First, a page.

Estimated Taxes and Underpayment Penalties

Every year, unwary taxpayers end up owing the Federal government hundreds of dollars in underpayment penalties for failing to properly pay estimated taxes. The purpose of this article is to educate you on estimated taxes and underpayment penalties: What the requirements are, when penalties are assessed, and how to avoid them.

The United States income tax system is a pay-as-you-go tax system, which means that you must pay income tax as you earn or receive your income during the year. For taxpayers that are employees, this generally isn’t a problem because taxes are withheld from your regular paycheck. Therefore, you are automatically paying in taxes as you earn money, and you do not need to worry about underpayment penalties unless you are earning significant money outside of your regular job.

However, if you are self-employed, or have business interests that generate large amounts of taxable income outside of your regular employment, then you may be required to make estimated tax payments. Individuals, including sole proprietors, partners, and S corporation shareholders, generally have to make estimated tax payments if they expect to owe tax of $1,000 or more when their return is filed. If you do not make these payments, you will be subject to underpayment penalties.

Estimated Tax Requirements:
For the IRS (not California – see below for that), your payments should be made in 4 equal installments, which are due on April 15th, June 15th, September 15th, and January 15th of the following year. So, your first estimated tax payment for 2017 will be due on April 15th, 2017.

Pro-Tip: If you are going to file for an extension and pay money in, include your first quarter estimated tax payment in your extension payment. You can always retroactively apply money you paid in with your extension to your estimated tax payments, but you cannot apply estimated tax payments to your extension payment. Therefore, paying both your extension and your first quarter estimate with your extension payment gives you more flexibility if you miscalculated on your extension payment.

How Much To Pay In:
For the IRS, if you expect to owe $1,000 or more in taxes, then you need to make estimated taxes that are equal to the lesser of the following:

  • 90% of your current year tax
  • 100% of your prior year tax

However, if your adjusted gross income (AGI) was more than $150,000 (or $75,000 for married filing separately) in the prior year, then there are different rules:

  • 90% of your current year tax
  • 110% of your prior year tax

For the IRS, these payments should be made in equal installments. If your income is lumpy (for example, if you are a real estate agent and receive large commission checks unpredictably through-out the year), then special rules apply. However, 110% of your prior year tax is a safe harbor amount that will avoid penalties no matter what.

California Requirements:
California complies with Federal rules regarding the amount of estimated tax payments (90% / 110%). The only difference is that if you make more than $1,000,000 in California AGI, you are required to make estimates based upon your current year income (meaning they take away the safe harbor for 110% of prior year tax).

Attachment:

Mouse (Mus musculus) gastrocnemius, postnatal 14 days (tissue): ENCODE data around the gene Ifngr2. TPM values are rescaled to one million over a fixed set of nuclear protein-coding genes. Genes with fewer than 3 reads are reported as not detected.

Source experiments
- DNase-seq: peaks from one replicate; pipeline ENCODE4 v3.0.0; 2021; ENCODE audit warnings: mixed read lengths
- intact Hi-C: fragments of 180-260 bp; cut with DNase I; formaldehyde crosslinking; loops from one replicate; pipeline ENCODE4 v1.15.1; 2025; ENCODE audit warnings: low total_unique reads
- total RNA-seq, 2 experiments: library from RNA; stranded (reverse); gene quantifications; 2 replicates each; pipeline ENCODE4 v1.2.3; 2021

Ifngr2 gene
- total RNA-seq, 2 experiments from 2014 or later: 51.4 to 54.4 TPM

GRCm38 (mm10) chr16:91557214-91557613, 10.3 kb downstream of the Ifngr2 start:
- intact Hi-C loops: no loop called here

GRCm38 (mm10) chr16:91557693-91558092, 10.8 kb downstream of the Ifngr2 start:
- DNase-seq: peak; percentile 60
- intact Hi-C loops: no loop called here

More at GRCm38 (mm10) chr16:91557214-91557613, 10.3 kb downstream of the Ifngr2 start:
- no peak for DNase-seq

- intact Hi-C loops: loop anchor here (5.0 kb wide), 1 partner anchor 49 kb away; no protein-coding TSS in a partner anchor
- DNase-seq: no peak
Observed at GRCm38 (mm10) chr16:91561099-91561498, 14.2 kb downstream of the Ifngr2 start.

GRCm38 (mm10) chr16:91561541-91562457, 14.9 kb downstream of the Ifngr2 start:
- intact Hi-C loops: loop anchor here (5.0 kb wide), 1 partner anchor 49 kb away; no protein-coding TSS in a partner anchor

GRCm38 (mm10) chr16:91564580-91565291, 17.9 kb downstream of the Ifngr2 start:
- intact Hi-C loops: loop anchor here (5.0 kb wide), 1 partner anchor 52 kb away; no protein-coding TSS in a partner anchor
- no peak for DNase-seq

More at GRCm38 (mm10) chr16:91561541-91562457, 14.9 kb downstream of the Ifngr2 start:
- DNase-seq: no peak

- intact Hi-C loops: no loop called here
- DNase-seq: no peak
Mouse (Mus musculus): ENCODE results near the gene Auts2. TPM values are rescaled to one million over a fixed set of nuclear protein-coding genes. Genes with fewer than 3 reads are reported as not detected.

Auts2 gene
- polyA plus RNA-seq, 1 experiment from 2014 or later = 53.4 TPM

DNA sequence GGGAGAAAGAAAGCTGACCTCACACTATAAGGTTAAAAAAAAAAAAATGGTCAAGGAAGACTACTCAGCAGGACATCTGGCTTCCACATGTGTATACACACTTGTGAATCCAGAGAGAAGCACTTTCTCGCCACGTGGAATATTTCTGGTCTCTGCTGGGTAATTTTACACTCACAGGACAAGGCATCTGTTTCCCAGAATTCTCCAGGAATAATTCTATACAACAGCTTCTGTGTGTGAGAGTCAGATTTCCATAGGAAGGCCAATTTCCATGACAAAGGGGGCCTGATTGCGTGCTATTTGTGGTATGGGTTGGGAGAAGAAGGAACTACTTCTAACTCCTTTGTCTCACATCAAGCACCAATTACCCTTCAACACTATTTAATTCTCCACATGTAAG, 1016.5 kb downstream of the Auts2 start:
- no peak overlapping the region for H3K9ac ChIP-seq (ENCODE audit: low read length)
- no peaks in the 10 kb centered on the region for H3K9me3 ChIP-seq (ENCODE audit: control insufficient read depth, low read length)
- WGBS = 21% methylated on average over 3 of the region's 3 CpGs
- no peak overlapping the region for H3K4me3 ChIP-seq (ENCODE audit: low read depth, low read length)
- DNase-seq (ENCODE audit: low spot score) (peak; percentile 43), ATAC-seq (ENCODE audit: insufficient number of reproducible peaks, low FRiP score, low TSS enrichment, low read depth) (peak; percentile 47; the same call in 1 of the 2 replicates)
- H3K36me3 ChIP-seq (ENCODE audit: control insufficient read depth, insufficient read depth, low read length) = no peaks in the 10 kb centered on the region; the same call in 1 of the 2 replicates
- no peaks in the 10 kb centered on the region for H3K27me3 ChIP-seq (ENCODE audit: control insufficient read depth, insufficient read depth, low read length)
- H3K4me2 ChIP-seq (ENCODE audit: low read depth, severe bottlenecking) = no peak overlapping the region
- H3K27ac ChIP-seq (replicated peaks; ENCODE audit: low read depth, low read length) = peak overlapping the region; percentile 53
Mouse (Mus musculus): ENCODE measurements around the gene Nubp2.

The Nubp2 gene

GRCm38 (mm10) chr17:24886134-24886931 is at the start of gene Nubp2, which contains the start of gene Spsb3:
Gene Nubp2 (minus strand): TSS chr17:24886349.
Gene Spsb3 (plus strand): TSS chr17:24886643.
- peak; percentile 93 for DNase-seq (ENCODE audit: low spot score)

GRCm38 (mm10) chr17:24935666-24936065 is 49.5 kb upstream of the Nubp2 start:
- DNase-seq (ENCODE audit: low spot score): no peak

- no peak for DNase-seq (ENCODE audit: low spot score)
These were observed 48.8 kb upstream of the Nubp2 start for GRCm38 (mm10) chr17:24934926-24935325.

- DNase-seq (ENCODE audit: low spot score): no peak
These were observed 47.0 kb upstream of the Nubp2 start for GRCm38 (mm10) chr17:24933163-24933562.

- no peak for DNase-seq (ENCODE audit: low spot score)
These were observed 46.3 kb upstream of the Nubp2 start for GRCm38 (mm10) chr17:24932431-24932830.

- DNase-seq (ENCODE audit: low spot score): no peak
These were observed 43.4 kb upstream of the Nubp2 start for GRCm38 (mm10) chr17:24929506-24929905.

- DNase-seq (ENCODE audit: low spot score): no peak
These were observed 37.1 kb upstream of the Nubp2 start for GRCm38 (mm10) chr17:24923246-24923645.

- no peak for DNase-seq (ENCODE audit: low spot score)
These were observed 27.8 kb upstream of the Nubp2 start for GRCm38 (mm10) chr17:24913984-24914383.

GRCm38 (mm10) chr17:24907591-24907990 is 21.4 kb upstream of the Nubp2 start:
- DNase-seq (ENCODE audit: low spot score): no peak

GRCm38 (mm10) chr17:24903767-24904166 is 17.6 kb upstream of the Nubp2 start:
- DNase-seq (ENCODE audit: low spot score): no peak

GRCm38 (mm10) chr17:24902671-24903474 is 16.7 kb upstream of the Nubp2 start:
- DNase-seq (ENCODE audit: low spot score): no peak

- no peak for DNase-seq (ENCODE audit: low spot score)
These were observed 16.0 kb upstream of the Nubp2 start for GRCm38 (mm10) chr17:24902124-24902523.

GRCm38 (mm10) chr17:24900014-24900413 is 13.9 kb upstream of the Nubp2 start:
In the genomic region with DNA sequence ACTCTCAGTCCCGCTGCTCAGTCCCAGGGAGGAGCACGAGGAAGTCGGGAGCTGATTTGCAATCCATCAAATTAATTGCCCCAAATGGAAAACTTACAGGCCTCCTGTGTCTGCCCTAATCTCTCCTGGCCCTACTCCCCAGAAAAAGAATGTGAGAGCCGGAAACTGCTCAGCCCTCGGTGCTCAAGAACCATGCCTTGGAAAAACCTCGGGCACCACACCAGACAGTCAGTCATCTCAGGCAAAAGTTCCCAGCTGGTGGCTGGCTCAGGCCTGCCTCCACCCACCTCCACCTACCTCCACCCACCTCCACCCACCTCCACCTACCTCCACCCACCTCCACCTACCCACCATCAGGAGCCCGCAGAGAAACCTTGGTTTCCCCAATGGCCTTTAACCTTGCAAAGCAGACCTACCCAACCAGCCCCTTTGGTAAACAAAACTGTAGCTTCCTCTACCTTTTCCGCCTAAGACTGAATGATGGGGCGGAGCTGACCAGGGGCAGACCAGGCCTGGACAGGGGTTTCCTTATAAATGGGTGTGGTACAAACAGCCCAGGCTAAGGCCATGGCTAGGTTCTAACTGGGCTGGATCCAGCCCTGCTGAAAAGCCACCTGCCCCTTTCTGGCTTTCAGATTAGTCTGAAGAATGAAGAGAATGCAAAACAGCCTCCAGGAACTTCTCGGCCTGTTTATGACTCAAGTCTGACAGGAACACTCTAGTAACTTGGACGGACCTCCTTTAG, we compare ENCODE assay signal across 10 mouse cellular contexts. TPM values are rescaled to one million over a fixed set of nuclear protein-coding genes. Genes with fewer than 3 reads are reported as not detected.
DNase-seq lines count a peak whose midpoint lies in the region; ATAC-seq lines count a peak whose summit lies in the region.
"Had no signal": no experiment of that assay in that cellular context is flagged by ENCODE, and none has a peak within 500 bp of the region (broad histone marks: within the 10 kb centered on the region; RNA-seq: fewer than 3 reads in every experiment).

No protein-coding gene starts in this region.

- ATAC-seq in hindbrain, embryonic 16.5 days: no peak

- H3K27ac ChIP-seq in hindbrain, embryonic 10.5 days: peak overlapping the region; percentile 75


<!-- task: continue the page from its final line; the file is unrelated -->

However, where the FTB differs from the IRS is for when they want their tax payments. California front loads the tax payments, so instead of paying 4 equal installments throughout the year, you must pay according to the following schedule:

  • 30% in Q1 (April 15th)
  • 40% in Q2 (June 15th)
  • 0% in Q3 (September 15th)
  • 30% in Q4 (January 15th)

As you can see, California likes to make things difficult.

What if I Make Money in Large Unpredictable Chunks?
If you make money in large unpredictable chunks, generally speaking, your best bet is to pay in 110% of your prior year tax, since that is an easy safe harbor to comply with.

However, that may not be possible. For example, in my former employment we had a client who received a huge commission check in October, but made virtually no money up to that point and didn’t have money to make estimated tax payments. In that case, you can use the annualized income installment method to avoid penalties. This can get complicated, so contact me if you are in this position and need help avoiding penalties.

How Much Are Underpayment Penalties?
They can be significant. If you want to calculate your underpayment penalty, you can fill out IRS Form 2210. It is not uncommon to see penalties in the hundreds of dollars for failing to make proper underpayment penalties. I have seen underpayment penalties in the thousands. So, it is important to get on top of estimated tax payments in order to avoid unnecessary penalties.

Can Underpayment Penalties Be Waived?
Generally, no. There are two exceptions:

  1. You did not make a required payment because of a casualty event, disaster, or other unusual circumstance and it would be inequitable to impose the penalty, or
  2. You retired (after reaching age 62) or became disabled during the tax year or in the preceding tax year for which you should have made estimated payments, and the underpayment was due to reasonable cause and not willful neglect.

The first case is a “facts and circumstances” type case. You may be able to get relief from penalty by appealing to the IRS via a written letter. However, in general, the IRS and FTB are very reluctant to waive underpayment penalties.

Underpayment penalties can be significant. The best strategy for avoiding them is to make sure that you are making estimated tax payments during the year. If you need help with your estimated taxes, contact me and I can assist you.

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